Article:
India has complied with all protocols necessary for being notified bird flu-free, and hopes to receive the certification from OIE, the international animal health agency, on Aug 10, a senior official said here Friday.
While the notification does not rule out a recurrence, the Animal Husbandry Department under the ministry of agriculture is hopeful that the surveillance and other preventive steps taken would prevent a repeat outbreak.
"As we have not had an avian flu outbreak after the outbreak in Jalgaon (in Maharashtra) for three months we will be in a position to claim disease free certificate on Aug 10. Our preparedness will always be there," Animal Husbandry Department Secretary P.M.A. Hakeem told the media at the conclusion of a two-day review meeting of Asian countries.
India is planning to put in place four more hi-tech animal disease-testing laboratories ahead of the next season for birds migration to prevent recurrence of avian flu, Hakeem said.
OIE regional representative for Asia and Pacific region Teruhide Fujita endorsed that India has been adhering to the protocol laid down by the global body ahead of and during the avian flu outbreak.
Post-outbreak too, India has taken adequate steps to contain the spread of the disease, officials of the World Health Organisation (WHO) and Food and Agriculture Organisation (FAO) stated.
Ministerial representatives from 13 countries including China, Thailand, Myanmar and Sri Lanka, attended the first coordinated meet of animal husbandry and health ministers hosted by India and organised by global organisations WHO, FAO and OIE.
A Delhi Declaration adopted at the meeting said it was decided to develop a common framework under existing regional Asian forums like ASEAN and SAARC for better preparedness for pandemic threat and appropriate control measures.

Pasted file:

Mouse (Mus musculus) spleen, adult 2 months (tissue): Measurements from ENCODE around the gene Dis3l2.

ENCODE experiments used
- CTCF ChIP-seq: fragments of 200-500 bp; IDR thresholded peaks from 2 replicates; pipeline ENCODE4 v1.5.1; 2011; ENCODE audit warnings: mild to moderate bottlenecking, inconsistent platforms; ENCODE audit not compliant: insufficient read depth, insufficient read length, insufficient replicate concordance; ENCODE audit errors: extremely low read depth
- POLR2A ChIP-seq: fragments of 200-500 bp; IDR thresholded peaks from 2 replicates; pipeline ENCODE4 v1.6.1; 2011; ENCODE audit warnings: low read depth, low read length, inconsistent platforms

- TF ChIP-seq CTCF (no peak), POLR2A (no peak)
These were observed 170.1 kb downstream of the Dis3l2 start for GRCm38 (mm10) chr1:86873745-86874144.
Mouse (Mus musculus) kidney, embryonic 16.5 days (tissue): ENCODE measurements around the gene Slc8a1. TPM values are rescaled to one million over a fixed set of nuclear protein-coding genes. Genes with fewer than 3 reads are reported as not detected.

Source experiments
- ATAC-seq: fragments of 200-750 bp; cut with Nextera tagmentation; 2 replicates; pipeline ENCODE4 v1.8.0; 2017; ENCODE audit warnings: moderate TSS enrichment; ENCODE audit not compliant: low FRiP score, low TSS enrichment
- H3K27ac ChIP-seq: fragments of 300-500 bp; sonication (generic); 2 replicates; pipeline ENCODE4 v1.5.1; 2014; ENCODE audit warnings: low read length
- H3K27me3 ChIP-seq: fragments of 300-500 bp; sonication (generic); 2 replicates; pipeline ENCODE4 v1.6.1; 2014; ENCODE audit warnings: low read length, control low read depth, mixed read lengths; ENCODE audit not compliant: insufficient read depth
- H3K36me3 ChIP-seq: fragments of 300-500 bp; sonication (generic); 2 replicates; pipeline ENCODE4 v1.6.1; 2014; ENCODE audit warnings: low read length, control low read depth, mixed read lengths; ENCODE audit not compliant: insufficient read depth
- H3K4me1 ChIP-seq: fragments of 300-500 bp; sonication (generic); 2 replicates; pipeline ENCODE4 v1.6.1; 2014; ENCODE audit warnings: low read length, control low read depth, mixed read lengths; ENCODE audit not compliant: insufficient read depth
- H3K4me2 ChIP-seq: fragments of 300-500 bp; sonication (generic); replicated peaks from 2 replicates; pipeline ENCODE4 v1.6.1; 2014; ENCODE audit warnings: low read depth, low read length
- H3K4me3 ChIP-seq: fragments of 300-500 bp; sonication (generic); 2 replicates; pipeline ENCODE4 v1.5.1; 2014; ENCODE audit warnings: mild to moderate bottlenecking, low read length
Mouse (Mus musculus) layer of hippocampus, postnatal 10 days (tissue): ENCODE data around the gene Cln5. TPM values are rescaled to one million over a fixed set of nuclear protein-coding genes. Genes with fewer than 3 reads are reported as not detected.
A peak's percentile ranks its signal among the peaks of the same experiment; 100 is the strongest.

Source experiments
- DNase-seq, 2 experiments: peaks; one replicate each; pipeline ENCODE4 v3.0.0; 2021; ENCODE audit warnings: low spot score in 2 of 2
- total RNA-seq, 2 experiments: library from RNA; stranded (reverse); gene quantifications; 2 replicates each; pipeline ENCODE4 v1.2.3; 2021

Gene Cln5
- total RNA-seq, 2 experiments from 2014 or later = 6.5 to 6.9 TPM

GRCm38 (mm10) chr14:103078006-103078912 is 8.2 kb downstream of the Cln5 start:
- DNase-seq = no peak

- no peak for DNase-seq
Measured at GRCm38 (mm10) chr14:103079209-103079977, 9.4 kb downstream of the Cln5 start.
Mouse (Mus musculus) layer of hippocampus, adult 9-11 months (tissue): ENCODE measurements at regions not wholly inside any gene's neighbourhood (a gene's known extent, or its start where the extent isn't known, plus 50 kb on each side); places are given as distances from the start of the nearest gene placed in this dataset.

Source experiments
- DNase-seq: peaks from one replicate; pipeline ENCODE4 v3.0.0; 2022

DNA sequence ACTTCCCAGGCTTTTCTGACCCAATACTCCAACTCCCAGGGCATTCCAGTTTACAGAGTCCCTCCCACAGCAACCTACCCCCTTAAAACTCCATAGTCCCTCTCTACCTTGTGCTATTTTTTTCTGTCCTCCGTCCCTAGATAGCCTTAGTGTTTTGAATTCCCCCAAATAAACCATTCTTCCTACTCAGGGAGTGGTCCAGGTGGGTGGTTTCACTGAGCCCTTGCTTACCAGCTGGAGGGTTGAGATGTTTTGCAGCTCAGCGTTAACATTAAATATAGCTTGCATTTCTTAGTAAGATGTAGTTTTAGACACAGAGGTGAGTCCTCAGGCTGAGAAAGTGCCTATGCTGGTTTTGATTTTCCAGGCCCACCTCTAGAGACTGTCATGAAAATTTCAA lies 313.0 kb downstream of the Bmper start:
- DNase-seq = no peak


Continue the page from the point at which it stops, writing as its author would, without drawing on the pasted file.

Agriculture Minister Sharad Pawar said the disease-free notification would help India in its poultry exports and improve the health of the poultry industry.
"The Indian industry has suffered huge losses. While the market has been practically restored with prices at normal levels, it will take one to two years for the industry to recoup losses," said Pawar.
Health Minister Anbumani Ramadoss said the preparedness and surveillance mechanism put in place in India over one and a half years before the outbreak in February this year had helped to reduce the adverse impact and contained the disease to one region.
"It has been decided to coordinate and collaborate in research and development and exchange of information to improve the preparedness to combat possible pandemics," he said.
The health minister pointed out that while the global health organisations have projected a requirement of $882 million for reasonable level of preparedness, the current gap in fund mobilisation was 65 percent.
WHO Regional Director for the South-East Asia Region Samlee Plianbangchang said the H5N1 strain of avian flu virus had crossed over the species barriers and already infected humans in 10 countries. So far 231 human cases of avian influenza have been reported with 133 or over 50 percent of them being fatal cases.
On the avian flu vaccine developed by the Indian Council for Agricultural Research (ICAR) for an indigenous strain of the disease, Pawar said: "Prior to commercialisation of the vaccine in tie-up with some private company, we need to conduct more field trials. This may require two to three months."
Limited field trials conducted by a Bhopal-based high security lab under ICAR have shown encouraging results, the minister said.